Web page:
By Iommie Chiwalo
The human rights organisation, Centre for Democracy and Economic Development Initiatives (CDEDI) has challenged President Dr. Lazarus Chakwera and his Tonse Alliance administration to immediately introduce measures to cushion the suffering of vulnerable and marginalised Malawians.
In a statement made available to this publication and signed by its Executive Director Sylvester Namiwa, CDEDI had noted with deep concern deepening plight of Malawians, especially the rural masses owing to increasing cost of living, aggravated by the recent increase in fuel prices.
The organisation has highlighted that the rising cost of living is being mirrored through skyrocketing prices of basic essential goods cooking oil, water and electricity, and cost of mobile phone airtime charges, transport and Internet bundles.
Namiwa is of the view that given the current situation, is time the President stopped the mockery on the suffering masses and started sharing the pain with the citizens as per his pledge of servant leadership.
“If the President is sincere, then he should stop being rhetoric and start being seen to care by embracing austerity measures such as cutting down on unnecessary local and international travels; scrapping off unjustifiable fuel levies; trimming his Cabinet and the crowd of personal advisers; cutting his salary and other benefits, and those of top government officials. Among others, the obscene 1 000 liters of fuel per month for Cabinet ministers, advisers and senior government officials disturbingly come to mind,” he says.
And,Namiwa says, while implementing the austerity measures, the President and his Tonse Alliance administration should walk the talk by fulfilling their sugar-coated campaign promises such as the one million jobs; MK15,000 allowances per month for those aged 65 and above; reducing passport fees from MK90,000 to MK14,000; the free water and electricity connection.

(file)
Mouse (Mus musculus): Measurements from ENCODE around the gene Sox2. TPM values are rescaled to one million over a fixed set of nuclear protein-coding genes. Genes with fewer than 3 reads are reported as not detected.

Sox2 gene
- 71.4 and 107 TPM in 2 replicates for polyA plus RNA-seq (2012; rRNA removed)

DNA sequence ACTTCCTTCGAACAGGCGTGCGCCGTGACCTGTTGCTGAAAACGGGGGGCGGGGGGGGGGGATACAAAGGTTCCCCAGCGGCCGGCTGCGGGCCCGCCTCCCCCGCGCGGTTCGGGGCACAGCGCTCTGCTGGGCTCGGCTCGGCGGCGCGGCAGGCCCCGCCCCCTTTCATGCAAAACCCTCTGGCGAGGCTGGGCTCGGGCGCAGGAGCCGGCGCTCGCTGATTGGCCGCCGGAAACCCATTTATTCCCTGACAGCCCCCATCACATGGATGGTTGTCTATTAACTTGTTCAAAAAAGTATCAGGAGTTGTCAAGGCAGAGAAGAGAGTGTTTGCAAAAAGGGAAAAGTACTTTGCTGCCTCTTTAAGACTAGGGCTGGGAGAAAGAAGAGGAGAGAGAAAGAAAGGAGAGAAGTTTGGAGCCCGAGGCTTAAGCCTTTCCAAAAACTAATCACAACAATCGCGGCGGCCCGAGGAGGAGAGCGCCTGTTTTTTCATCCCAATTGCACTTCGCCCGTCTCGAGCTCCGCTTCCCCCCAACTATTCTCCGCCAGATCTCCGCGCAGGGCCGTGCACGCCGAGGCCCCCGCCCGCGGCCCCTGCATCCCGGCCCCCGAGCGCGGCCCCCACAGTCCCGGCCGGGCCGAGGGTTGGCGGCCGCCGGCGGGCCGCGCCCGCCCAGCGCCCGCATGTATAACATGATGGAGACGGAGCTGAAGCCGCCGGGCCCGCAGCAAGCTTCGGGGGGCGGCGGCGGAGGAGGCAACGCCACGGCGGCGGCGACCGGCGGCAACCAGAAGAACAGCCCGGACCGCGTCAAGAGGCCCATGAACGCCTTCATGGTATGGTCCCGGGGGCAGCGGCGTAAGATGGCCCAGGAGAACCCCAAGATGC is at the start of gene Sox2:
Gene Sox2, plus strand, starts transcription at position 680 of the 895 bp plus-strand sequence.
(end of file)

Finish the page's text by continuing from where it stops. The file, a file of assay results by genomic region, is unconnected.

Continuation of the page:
Namiwa has therefore reminded the President and his administration that any increase in fuel prices means more misery for the majority of Malawians who expect solutions, and not callous attempts to justify their suffering.
“Thus far, Malawi’s fuel prices are the highest in the region due to punitive and unjustifiable taxes and levies which government imposed on the commodity,” he says.
Namiwa further enlightened that, apart from tax, here in Malawi every litre of fuel includes the regulator levy, road levy, Malawi Bureau of Standards levy, rural Electrification levy, storage levy, distribution levy and the price stabilisation fund levy if not to mention of the Malawi Energy Regulatory Authority (Mera) office complex levy.
He has since pleaded with government to be considerate by scraping off some of the levies, such us the construction of the Mera office complex, which has now been completed.
The CDEDI Executive Director has also questioned the wisdom in paying the MBS levy when there is a Mera mobile van being used for the same purpose.
He further reveals that the recent fuel hike has eaten much into the much-touted increase in the tax-free band, and the15 percent salary increment for the public servants thereby making it worse for the unemployed and those whose businesses have been affected by the government-initiated Covid-19 preventive measures.
But on the general concerns, state President’s media team, only said that “the President appreciates the pain that has come with the recent fuel price hike, but he does not want to interfere with the independence of Mera,” the remarks which Namiwa says are unfortunate and highly insensitive to the suffering masses.
Information Minister Gospel Kazako was also in the press justifying the hike by saying that Malawi has no control over the product which it does not produce. He was however not ready to justify the wherein of price stabilisation fund and eventually creating speculations that the money has been abused.